Although, I do share many of the views Chad and Nate have put forward, I’m going to complicate things, I think. My time at Michigan has made me pay closer attention to form and meter. Although I do not think that meter defines poetry, I think that my interest/obsession with what meter can do (or can be stretched to do) has sent me in the opposite direction. I agree with Joe that once the meteric=poetry definition is abandoned, no real definition of poetry can be used as a key (i.e., it fits the definition, therefore it’s poetry, etc.). At least none that I can think of. And I think I’ve been driven to screw with meter specifically because, like you, Joe, I’m never quite sure I can justify that the things I write are, in fact, poems. I’m not sure I really understand the prose poem impulse or prose poetics at all.

I rarely write prose poems: the only two I’ve written in the last four years were poems that I could never figure out how to lineate.

I think, ultimately, it might be less of a definitive distinction and more of a topographical question (stay with me here). That is, poems can certainly tell stories, but a long-ish prose poem that is heavily narrative becomes indistinguishable from what we call short fiction, no? And what if we have a novel-length work that doesn’t really assert a continuous or coherent narrative at all, but instead is a loosely strung collection of vignettes (here’s that word again), recollections (real or imagined or a little of both), descriptions or meditations, all more or less lyrical? Insert line-breaks and you have a long, long poem? Hold the line-breaks and what do you have? Although these questions are possible points of departure for discussion, I think they illustrate the “topographicality” of my perspective. Outside of the literature which takes no “formal” risks, I think the best we can do nowadays is approximate and delineatory (“This poem is mostly lyrical with a faint narrative thread” or “This story, while having long stretches of very interesting and seemingly disconnected dialogue, still possesses a definite narrative arc and flow.” or “This prose piece is definitely poetic (i.e. lyrical?)”)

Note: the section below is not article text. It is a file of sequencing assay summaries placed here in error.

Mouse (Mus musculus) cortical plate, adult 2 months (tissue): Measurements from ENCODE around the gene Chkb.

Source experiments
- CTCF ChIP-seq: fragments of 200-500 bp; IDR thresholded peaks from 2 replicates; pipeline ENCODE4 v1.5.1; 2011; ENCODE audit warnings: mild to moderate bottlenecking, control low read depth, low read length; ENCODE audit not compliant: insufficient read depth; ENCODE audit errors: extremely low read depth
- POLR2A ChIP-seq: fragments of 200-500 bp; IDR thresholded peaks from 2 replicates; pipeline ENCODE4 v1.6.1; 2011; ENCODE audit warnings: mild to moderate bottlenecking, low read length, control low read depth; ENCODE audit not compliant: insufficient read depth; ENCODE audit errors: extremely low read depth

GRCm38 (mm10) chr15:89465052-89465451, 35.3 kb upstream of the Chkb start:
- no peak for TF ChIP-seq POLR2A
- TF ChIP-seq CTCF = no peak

I don’t know. Now I’ve just confused myself.

(Initially I wrote: “Imagine literature as a town with lots of neighborhoods: once profoundly segregated and ghettoized, it now has neighborhoods whose delineations are fluid. Most literature is still in the usual places: stuffy, ultra-intellectual stuff in posh, Victorian digs, but there’s also work that resides just on the border . . .” but I think this extended metaphor is contrived and stupid. Thoughts?)

As for opening remarks, excellent prose is often called poetic. Prosaic poetry, depending on who you talk to, if often called a failure. I would say that a prose poem is made a poem by its context, entirely. A prose poem in a book of short stories is called a short short (not to be confused with short shorts, huzza!); in a book of poems, it’s called a poem. I’m thinking especially of the excellent tiny bits in “Coast of Chicago” by Mr. Dybek. And the poem in Jim Galvin’s collected that is also a vignette (is this another can of worms?) in The Meadow. I also think of Jim’s poems (and those of many others) that let the sentence wrap around the page only to start the next sentence a line down.
Like this. (I can't get it to look right in the post!Like should line up with the period after "down". "It's" should line up with the period after "this")
It’s a kind of prose poem that has been pulled on from the top and bottom margins. It makes the period a line break and there’s no reason to ever think of it as prose because it looks like a poem. He’s maybe having his prose poem cake and eating it too? But these are just distinctions. I don’t think they are so different and care less about the differences than I do about the quality. Good’s good, no?